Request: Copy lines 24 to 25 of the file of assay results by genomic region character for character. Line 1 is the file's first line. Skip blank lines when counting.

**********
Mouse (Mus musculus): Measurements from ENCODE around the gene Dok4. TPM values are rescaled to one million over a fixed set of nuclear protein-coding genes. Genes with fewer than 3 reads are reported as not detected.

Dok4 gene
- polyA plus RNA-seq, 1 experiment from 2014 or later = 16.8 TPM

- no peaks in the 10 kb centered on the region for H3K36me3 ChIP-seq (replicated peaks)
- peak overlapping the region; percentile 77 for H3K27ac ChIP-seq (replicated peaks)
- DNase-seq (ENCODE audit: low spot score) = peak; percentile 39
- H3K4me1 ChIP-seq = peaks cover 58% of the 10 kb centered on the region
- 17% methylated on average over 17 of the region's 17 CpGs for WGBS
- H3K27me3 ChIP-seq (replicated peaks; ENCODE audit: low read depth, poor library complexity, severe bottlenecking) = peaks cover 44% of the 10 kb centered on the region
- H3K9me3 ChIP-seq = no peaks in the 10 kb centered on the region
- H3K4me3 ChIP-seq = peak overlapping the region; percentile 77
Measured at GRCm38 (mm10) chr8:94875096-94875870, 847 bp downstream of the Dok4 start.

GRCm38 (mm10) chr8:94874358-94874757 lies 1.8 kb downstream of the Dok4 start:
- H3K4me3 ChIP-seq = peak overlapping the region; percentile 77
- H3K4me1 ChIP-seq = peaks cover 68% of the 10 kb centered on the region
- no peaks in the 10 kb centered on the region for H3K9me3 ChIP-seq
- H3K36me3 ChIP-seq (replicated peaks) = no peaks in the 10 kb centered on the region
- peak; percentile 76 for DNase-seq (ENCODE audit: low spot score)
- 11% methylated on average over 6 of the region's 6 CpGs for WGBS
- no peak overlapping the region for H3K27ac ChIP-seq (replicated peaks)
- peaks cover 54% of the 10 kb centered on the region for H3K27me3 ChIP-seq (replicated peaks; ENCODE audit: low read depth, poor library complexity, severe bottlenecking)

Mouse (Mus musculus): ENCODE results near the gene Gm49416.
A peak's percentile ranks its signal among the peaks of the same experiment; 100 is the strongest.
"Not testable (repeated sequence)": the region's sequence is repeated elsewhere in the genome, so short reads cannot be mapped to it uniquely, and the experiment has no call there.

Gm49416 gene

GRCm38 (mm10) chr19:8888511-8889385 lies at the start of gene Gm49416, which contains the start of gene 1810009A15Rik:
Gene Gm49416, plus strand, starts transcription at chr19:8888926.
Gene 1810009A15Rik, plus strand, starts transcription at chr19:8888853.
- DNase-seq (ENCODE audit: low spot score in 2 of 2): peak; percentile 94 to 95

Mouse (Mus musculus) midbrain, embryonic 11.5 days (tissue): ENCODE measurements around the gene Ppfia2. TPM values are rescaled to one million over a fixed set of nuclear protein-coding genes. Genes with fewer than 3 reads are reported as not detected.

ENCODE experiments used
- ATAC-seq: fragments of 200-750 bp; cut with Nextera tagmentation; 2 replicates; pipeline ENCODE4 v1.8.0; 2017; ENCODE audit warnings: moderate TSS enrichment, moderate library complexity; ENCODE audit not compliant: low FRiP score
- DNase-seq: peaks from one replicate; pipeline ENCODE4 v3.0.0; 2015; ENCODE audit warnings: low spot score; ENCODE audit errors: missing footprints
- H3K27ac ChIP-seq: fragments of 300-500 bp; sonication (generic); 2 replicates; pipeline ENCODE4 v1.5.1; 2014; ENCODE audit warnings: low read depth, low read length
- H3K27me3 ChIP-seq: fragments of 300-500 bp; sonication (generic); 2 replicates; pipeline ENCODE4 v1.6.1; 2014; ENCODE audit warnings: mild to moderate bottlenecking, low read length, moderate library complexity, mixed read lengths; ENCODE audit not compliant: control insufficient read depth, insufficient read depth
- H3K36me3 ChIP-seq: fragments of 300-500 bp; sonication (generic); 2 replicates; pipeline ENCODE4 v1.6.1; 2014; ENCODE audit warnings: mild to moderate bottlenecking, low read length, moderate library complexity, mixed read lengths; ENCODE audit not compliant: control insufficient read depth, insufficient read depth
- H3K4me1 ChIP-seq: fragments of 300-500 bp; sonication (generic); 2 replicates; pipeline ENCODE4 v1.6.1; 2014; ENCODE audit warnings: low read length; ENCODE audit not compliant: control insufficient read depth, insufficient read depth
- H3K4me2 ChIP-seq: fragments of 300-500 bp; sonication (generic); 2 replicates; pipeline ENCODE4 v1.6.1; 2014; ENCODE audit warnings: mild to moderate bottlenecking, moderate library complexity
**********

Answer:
"Not testable (repeated sequence)": the region's sequence is repeated elsewhere in the genome, so short reads cannot be mapped to it uniquely, and the experiment has no call there.

Gm49416 gene